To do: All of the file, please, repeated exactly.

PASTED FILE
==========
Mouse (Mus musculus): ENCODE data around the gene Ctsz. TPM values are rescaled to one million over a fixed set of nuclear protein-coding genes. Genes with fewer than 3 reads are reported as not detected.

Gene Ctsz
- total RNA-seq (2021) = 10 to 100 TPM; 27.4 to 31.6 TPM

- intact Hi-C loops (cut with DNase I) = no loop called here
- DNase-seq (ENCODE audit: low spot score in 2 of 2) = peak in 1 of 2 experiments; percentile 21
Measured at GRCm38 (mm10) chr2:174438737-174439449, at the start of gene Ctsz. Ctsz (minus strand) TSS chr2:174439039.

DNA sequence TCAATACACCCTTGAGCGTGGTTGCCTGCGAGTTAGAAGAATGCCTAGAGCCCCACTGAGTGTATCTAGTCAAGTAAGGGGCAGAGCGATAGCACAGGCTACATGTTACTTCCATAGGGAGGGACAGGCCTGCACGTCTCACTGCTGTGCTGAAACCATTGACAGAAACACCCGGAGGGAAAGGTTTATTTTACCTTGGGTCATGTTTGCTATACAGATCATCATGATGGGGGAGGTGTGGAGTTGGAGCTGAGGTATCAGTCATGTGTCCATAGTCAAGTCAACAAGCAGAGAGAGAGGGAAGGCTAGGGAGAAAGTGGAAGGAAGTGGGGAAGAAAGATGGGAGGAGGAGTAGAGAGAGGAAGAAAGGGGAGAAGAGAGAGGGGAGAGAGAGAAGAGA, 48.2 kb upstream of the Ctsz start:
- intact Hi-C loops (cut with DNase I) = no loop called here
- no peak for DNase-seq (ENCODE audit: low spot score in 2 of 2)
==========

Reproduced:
Mouse (Mus musculus): ENCODE data around the gene Ctsz. TPM values are rescaled to one million over a fixed set of nuclear protein-coding genes. Genes with fewer than 3 reads are reported as not detected.

Gene Ctsz
- total RNA-seq (2021) = 10 to 100 TPM; 27.4 to 31.6 TPM

- intact Hi-C loops (cut with DNase I) = no loop called here
- DNase-seq (ENCODE audit: low spot score in 2 of 2) = peak in 1 of 2 experiments; percentile 21
Measured at GRCm38 (mm10) chr2:174438737-174439449, at the start of gene Ctsz. Ctsz (minus strand) TSS chr2:174439039.

DNA sequence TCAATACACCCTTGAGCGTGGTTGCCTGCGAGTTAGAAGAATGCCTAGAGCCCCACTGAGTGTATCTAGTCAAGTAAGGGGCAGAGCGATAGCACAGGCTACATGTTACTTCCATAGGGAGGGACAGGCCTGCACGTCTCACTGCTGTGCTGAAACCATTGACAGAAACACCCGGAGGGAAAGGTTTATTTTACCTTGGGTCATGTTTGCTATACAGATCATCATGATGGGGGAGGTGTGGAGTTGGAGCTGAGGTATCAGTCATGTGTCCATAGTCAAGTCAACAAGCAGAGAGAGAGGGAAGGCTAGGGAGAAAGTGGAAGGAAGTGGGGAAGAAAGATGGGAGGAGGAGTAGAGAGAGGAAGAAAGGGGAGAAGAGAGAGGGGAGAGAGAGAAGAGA, 48.2 kb upstream of the Ctsz start:
- intact Hi-C loops (cut with DNase I) = no loop called here
- no peak for DNase-seq (ENCODE audit: low spot score in 2 of 2)